The Walt Disney Company Is Roughly A $50 Billion Dollar

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The Walt Disney Company is roughly a $50 billion dollar corporation. Since 1923, they have branded their business into media networks, parks, resorts, studio entertainment, and consumer products. Disney’s founder, Walter Elias Disney hoped to have a, “Place that’s as clean as anything could ever be, and all the people in it are first-class citizens, and treated like guests” (Walt Disney World Webpage). Disney strives to keep his legacy alive by maintaining his original aspirations for the company, as well as creating stories, memories, and experiences everyday. The study of organizational culture involves interpreting the meaning of different symbols and artifacts. The Walt Disney Company is well known for their organizational culture, as …show more content…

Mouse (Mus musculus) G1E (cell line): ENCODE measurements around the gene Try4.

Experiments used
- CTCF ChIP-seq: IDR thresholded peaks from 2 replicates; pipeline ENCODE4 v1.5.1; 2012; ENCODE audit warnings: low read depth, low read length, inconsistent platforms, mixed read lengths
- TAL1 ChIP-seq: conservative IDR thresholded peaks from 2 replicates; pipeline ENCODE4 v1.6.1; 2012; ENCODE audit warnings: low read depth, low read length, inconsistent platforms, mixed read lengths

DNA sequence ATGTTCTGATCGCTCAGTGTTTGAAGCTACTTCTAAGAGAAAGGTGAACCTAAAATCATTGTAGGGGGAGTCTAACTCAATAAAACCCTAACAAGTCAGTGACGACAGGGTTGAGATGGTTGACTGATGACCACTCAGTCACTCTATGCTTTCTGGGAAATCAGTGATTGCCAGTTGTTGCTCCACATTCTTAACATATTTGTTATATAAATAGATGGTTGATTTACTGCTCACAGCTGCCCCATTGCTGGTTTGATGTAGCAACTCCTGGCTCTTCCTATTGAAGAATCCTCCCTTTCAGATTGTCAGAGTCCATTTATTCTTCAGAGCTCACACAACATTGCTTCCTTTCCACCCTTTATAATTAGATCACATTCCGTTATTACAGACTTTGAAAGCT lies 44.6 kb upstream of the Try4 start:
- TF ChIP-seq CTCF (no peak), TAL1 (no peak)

When applying to a job, it is common to find a business that your own beliefs and values align with. In the case of the Walt Disney Company, it is the second largest media conglomerate in the world, making them a prestigious company to work for. Within their website and social media accounts, they make their company goals, objectives and aspirations easily found. By keeping these practices, principles and policies transparent to the world, it helps maintain their reputation of a trustworthy corporation. This is good insight for someone who might be interested in working for them one day, as they do not want to appear to be sneaky or vague with their policies and reports. As they broadcast their ideas, beliefs, and values regularly in their media accounts, it is easy to see how their employees all represent similar values. The Walt Disney Company lives by the words of making magic. Although unfortunately they do not mean magic in a literal sense, the company strives to create once in a lifetime experiences. They use the idea of ‘creating magic’ to broadcast their commitment to exceptional customer service company wide. The concept of keeping close and positive relations to the customer ties into Thomas Peter and Robert Waterman 's book, In Search of Excellence: Lessons from America’s Best-Run Corporations. Their research states how, “One of the basics of excellence is to remember that

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